Off the Shelf 046 with Greg Willits – Tied in Knots

Greg Willits is the editorial director for Our Sunday Visitor and the author of The New Evangelization and You: Be Not Afraid. With his wife, Jennifer, he founded the New Evangelizers and Rosary Army apostolates, authored The Catholics Next Door: Adventures in Imperfect Living, and hosted “The Catholics Next Door” daily talk show on SiriusXM. In addition to raising their five children, Greg and Jennifer also produce the weekly “Adventures in Imperfect Living” podcast at Find yourself for of… Read more

Remember that God controls your destiny; Church Fathers: Day 111

A correspondent had asked Theodoret an interesting hypothetical question. Theodoret’s answer quotes Jesus’ advice to persecuted Christians: do what’s reasonable to preserve your own life. Suicide is never an option because your fate belongs to God. You bring up the case of an unrighteous judge who gives two cham­pions of piety a choice: either sacrifice to the demons, or fling yourself into the sea. One chooses the latter and plunges into the deep with no hesitation, but the other, refusing… Read more

Learn to distinguish what really matters; Church Fathers: Day 110

We can never know in this world why bad things happen to some people and good to others, says St. Augustine. But that very uncertainty should teach us what we really ought to value. In this world we learn to bear calmly the bad things that happen even to the good, and to hold cheap the blessings that even the wicked enjoy. So, even when we can’t see God’s justice, his teaching is beneficial. We don’t know by what judgment… Read more

Feel pity for your persecutors; Church Fathers: Day 109

The wise abbot Chaeremon told St. John Cassian that forgiveness and compassion are the signs of a soul purged from sin. If you forgive your persecutors as Jesus did those who crucified him, you really are following the Lord’s commandments. When anyone has acquired this love of goodness I was talking about, and the imitation of God, then he will be endowed with the Lord’s heart of compas­sion, and will also pray for his persecutors, saying in the same way,… Read more

An Amazing True Life Story About World War II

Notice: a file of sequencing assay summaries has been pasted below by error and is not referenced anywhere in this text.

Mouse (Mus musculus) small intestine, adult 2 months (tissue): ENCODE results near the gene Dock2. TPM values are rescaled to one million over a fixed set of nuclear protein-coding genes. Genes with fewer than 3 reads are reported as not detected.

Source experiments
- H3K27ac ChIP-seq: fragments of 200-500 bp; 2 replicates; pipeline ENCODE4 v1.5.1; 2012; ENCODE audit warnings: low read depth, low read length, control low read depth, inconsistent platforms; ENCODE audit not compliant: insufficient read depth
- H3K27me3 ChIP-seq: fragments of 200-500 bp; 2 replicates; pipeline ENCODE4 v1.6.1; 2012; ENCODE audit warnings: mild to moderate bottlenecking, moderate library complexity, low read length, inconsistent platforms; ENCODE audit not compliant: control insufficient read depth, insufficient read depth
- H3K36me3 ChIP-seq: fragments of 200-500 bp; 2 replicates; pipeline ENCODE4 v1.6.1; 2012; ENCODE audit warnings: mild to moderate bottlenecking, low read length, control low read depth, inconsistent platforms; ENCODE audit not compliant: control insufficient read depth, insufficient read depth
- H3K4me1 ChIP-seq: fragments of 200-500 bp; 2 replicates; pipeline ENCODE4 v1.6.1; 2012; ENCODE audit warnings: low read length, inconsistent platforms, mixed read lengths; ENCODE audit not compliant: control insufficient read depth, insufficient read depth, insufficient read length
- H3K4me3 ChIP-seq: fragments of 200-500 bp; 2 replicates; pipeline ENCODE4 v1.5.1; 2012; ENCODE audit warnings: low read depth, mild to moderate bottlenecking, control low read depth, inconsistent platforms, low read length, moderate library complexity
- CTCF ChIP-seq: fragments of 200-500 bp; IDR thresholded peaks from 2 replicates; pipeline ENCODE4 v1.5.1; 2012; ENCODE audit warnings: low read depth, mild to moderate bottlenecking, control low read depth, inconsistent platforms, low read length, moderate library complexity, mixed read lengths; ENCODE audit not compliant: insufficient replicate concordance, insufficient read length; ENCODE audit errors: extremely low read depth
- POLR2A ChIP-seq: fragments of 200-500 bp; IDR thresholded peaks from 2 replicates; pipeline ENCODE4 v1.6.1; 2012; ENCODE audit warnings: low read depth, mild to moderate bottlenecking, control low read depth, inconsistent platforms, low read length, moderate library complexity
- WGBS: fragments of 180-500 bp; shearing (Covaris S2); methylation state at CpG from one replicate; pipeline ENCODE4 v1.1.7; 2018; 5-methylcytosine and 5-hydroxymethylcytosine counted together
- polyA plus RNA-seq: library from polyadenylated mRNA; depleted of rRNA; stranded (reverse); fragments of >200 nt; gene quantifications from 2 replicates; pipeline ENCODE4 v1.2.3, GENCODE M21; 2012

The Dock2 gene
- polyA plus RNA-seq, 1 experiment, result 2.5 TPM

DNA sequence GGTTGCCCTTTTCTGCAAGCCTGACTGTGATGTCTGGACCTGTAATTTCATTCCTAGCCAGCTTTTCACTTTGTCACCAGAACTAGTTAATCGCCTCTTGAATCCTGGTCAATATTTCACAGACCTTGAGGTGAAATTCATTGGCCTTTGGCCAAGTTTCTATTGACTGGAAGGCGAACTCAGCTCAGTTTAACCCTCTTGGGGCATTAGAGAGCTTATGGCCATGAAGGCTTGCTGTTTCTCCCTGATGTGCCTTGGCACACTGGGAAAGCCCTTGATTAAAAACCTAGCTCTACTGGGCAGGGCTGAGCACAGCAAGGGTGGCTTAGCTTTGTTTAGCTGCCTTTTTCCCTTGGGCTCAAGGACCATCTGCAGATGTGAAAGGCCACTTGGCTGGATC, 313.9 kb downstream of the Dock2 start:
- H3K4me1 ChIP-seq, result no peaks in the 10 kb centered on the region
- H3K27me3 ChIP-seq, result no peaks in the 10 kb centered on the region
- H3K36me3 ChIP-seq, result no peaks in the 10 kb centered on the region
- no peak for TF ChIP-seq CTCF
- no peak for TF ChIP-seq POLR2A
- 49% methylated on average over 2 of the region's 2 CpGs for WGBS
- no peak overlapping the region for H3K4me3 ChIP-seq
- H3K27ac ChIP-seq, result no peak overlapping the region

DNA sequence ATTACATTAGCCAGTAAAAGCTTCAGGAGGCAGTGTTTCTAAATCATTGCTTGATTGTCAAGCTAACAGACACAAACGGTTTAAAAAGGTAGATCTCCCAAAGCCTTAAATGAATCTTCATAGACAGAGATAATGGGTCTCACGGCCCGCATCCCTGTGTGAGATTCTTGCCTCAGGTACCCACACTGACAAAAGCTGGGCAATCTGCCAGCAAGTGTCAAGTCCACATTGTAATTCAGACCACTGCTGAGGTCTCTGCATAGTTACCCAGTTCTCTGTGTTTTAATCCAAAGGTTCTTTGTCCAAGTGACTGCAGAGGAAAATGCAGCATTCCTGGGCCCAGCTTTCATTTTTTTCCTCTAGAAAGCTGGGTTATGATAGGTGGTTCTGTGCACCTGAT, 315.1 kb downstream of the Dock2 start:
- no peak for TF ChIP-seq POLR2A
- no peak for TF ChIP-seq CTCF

Review by Julie Abell When I was a teenager in high school, I could not stand history. Like most people I wondered why we had to study something that was in the past and we could do nothing about and besides the textbooks made history so boring I could cry. Now that I am significantly older and I have a better understanding of the passage of time and the human condition, I love learning about history.  I still stay far… Read more

Make the right use of your worries; Church Fathers: Day 108

We worry all the time, and with reason. Who can predict what will happen tomorrow? But we should remember our eternal destination, says St. Augustine. Everything we do in this life should ultimately be done with that in mind. Not even the saints and the faithful worshipers of the one true and most high God are safe from the many temptations and lies of the demons. But in this abode of weakness, and in these wicked days, this state of… Read more

Let difficulties be your teachers; Church Fathers: Day 107

The expulsion from Paradise was a bad thing. Yet look what good came of it, says St. John Chrysostom. The troubles of life after the Fall turned Eve’s mind back to God. Learn from the mother of Cain what a good result came from the expulsion from Paradise. Compare what Eve was before that to what she became afterward. Before the expulsion, she thought that the lying devil, that wicked demon, was more worth believing than the commandments of God…. Read more

Why Are We Catholic? A Look Inside the Faith From Brandon Vogt

Sometimes in our faith journeys we are asked the question to trump all questions. “Hey Pete, why are you Catholic?” That is a valid question whether you are a cradle Catholic or a convert such as myself. The reasons you may be asked that question are unending. Perhaps it’s a friend asking out of curiosity. Maybe you have an online presence, and someone asks the question in an attempt to catch you off guard. Regardless of the reason, Brandon Vogt… Read more

Cultivate patience and be at peace; Church Fathers: Day 106

If you cultivate patience, says St. John Cassian, you will be at peace not only with other people, but also with animals and even the inanimate objects that used to frustrate you. God, the creator of all things, considers the amendment of his own work above everything else. Because the roots and causes of our falls are found not in others, but in ourselves, he commands that we should not give up intercourse with our brethren, nor avoid those who… Read more

We are called to endure pain and illness; Church Fathers: Day 105

Sometimes pain and sickness are hard to bear, but we’re still called to bear them. St. John Chrysostom writes to Olympias, a woman who was suffering from a painful illness, that even these sufferings have a purpose: they lead us toward our salvation. Nothing gives you so much credit, Olympias, as patiently enduring suffer­ing. For patience is certainly the queen of virtues—the most perfect crown—and, as it excels all other forms of righteousness, so this particular kind of it is… Read more

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